Game of Thrones – The most obvious choice if you’re looking to spend the weekend doing nothing but staying glued to your screen. Game of Thrones, apart from being one of the most talked about shows in the world, is an engrossing fantasy series that takes place in the medieval world of Westeros. If you like the ideas of becoming familiar with evil queens, men who rise from the dead, and giant fire breathing CGI dragons, this is the show for you. {Game of Thrones is available to stream on HotStar, and the sixth season is presently telecast on Star World Premiere HD}

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Westworld – If you’re more of a forward looking person, then you should try Westworld, which is based in the future. Westworld is about a futuristic theme park that is inhabited by very realistic robots. Inspired by the novel written by Michael Crichton and directed by Jonathan Nolan, Westworld’s premise lies in the very uncomfortable thought of artificial intelligence becoming so human-like, that they begin threatening our very existence. The visuals are stunning, and the show is technically brilliant, but the real success of the show are the questions of morality that form its core.
{Westworld is available to stream on HotStar, and the sixth season is presently telecast on Star World Premiere HD}

Stranger Things – Stranger Things, technically, doesn’t take place in another world – the story is based in a sleepy, small American town in the ‘80s. The story revolves around four children whose friend suddenly goes missing after a night of board games. The more they try to investigate into the disappearance, the more they realize that something mysterious and terrifying is taking place in their town. Stranger Things is a must watch if you enjoy Stephen King novels or are generally nostalgic about the good old days when kids had to ride their cycles everywhere and played board games instead of playstations.
{Stranger Things is presently streaming on Netflix}

WinonaRyder-StrangerThings

The Americans – The Americans is another show that takes on the 80s, albeit in a completely different light, for its focus is on the Cold War between Russia and America. The show traces the life and times of Elizabeth and Phillip Jennings who are a wholesome suburban couple by day, but Russian KGB agents by night. It’s incredibly fascinating to watch, and that isn’t just because of the wigs, elaborate disguises and 80s spy equipment. The Americans is one of those rare shows which will twist perspectives, make you root for the apparent bad guys, and question your own moral compass.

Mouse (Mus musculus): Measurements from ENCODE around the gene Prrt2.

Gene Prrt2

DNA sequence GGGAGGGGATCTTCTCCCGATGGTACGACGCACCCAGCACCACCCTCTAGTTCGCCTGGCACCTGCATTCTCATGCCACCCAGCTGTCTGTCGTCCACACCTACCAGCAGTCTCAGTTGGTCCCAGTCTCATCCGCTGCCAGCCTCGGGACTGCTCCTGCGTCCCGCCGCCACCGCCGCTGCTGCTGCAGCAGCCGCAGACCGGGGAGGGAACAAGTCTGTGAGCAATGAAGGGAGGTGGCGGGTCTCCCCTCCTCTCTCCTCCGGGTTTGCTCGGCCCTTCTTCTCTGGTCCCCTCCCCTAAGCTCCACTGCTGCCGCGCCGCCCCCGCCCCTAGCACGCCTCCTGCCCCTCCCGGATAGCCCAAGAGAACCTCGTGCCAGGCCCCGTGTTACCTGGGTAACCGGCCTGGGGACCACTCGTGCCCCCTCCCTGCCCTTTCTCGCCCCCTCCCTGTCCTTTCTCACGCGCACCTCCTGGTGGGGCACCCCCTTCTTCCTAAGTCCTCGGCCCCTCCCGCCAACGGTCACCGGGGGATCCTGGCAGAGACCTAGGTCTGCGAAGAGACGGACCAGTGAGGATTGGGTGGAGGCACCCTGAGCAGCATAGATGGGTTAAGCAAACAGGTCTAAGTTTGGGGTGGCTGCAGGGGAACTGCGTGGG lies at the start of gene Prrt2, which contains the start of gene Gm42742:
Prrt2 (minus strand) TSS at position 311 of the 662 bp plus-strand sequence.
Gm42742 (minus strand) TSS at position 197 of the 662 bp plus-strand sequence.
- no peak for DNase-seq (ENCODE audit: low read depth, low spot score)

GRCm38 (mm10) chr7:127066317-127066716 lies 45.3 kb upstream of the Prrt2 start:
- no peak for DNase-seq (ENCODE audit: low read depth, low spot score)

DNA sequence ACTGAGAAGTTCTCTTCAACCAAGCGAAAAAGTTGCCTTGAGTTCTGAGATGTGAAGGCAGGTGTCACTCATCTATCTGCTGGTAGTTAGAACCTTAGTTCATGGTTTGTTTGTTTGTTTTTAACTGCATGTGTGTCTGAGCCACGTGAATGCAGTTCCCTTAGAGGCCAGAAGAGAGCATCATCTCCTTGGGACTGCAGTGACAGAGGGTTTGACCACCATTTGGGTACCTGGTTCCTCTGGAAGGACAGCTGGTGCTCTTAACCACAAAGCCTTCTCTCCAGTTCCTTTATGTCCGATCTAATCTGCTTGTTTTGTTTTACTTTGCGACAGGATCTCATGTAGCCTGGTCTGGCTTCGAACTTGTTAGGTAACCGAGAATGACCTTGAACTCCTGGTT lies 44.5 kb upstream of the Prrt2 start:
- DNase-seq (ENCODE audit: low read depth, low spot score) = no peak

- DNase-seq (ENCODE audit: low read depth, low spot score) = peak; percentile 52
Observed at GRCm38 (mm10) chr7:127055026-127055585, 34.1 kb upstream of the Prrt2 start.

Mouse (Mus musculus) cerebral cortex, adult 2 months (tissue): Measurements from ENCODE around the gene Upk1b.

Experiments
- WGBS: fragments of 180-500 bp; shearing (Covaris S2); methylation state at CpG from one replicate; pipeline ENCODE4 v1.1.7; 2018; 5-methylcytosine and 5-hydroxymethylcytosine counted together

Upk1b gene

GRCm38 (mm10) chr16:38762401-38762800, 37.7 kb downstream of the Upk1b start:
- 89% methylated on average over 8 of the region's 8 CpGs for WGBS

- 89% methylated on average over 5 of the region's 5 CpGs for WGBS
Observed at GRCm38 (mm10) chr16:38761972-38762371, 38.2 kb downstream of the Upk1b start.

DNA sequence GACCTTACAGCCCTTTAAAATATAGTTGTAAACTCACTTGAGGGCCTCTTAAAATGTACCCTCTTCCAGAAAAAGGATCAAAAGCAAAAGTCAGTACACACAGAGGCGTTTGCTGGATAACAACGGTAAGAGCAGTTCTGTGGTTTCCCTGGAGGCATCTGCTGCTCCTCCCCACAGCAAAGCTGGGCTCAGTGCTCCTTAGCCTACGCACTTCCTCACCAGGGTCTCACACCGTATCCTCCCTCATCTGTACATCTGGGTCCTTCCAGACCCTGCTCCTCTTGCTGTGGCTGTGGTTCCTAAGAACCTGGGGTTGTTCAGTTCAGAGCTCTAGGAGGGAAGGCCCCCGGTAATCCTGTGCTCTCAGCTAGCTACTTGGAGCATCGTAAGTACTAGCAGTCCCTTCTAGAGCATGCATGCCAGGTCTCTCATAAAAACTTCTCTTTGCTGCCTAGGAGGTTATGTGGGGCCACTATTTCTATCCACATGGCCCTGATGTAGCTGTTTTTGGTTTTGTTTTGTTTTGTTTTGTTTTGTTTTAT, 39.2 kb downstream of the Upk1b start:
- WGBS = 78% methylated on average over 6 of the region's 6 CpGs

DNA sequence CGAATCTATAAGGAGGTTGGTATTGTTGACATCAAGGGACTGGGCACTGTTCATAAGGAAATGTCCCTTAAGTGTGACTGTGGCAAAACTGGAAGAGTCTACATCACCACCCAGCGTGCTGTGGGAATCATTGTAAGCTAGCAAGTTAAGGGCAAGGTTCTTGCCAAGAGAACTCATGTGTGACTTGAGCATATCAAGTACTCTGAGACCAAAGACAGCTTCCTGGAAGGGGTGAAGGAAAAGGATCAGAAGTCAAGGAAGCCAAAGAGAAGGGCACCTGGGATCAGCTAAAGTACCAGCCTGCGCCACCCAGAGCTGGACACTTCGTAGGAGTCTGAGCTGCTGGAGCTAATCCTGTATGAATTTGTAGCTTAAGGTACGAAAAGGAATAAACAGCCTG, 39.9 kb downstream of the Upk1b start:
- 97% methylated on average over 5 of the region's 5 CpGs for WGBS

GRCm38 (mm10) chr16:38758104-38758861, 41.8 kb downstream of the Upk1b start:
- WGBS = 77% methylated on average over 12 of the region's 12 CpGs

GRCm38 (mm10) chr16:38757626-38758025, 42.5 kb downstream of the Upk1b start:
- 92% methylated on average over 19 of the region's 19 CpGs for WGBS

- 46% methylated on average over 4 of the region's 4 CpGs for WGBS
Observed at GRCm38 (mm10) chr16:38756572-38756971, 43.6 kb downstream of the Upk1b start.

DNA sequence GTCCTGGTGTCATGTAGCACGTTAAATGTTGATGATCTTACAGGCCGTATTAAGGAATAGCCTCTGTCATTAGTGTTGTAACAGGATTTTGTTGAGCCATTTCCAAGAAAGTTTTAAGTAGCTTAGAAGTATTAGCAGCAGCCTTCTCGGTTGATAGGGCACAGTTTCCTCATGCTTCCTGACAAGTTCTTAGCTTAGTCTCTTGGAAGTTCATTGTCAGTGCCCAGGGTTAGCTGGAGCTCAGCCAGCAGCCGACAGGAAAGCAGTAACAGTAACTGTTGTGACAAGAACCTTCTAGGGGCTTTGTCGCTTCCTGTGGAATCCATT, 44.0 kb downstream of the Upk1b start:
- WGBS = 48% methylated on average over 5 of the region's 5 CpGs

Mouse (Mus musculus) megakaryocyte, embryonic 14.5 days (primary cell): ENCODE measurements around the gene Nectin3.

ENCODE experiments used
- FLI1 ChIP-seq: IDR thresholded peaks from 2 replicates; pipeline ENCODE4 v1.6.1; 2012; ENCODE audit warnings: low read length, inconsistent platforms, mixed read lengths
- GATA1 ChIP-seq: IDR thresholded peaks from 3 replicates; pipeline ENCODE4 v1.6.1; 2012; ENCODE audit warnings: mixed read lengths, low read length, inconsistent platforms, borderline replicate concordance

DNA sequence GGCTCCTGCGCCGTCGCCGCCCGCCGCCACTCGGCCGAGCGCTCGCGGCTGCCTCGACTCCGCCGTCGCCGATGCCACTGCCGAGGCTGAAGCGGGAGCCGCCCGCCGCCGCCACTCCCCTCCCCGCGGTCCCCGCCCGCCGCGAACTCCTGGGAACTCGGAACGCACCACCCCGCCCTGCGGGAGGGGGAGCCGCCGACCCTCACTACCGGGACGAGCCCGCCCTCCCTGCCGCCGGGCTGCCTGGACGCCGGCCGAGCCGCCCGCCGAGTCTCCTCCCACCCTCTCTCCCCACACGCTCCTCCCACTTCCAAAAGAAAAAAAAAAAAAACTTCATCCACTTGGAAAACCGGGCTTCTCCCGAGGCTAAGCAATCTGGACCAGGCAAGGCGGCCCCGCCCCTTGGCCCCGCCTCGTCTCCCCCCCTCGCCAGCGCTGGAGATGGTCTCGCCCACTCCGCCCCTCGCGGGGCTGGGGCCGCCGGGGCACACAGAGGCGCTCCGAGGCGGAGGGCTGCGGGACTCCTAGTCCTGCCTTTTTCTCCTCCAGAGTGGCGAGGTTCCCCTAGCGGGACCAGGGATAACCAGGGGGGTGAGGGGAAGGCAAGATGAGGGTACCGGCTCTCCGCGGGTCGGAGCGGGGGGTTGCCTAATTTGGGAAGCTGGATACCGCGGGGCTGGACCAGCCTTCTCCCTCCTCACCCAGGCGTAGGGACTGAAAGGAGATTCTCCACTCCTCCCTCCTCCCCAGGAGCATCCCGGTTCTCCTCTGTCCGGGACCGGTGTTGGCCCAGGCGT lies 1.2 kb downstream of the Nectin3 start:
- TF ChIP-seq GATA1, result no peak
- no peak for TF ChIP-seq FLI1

{The Americans is presently telecast on Star World HD}

Ugly Reflections

{First Published in The Hindu Metroplus}

Black Mirror isn’t a television series as much as it is an anthology. The episodes are independent stories, so there’s no requirement of watching them in order. They are, however, tied together by the common theme of technology, and the consequences of technology. The first and second season which was written for and broadcast by UK’s Channel 4, released in 2011 and 2013 respectively, with three hour long episodes each. The third season, produced by Netflix, released on the 24th of this month, with six episodes – six different, terrifying stories of how our dependent relationships with technology could alter our lives, and the world.

Each episode takes on a different genre – the first episode, Nosedive, is an excellent satire based on our fixation with social media and is set in a pastel coloured, alternate future (or near future, depending on how you look at it). In this world, every social interaction, whether it’s getting into a cab or buying coffee, involves you being rated out of 5, which in turn shapes your rating as a person. Permanently cheerful and ridiculously good-looking 4.5s get treated with extra care, gain access to privileged spaces, and can claim their world as their oyster. The lesser ranked 3.5s and below – the ones who speak unpleasantly, the ones who don’t care for appearances, are categorized as low lives who for whom facilities are shut off. Nosedive narrates the story of a young woman who gives all she has into climbing up the ratings ladder so that she can move into a plush housing colony.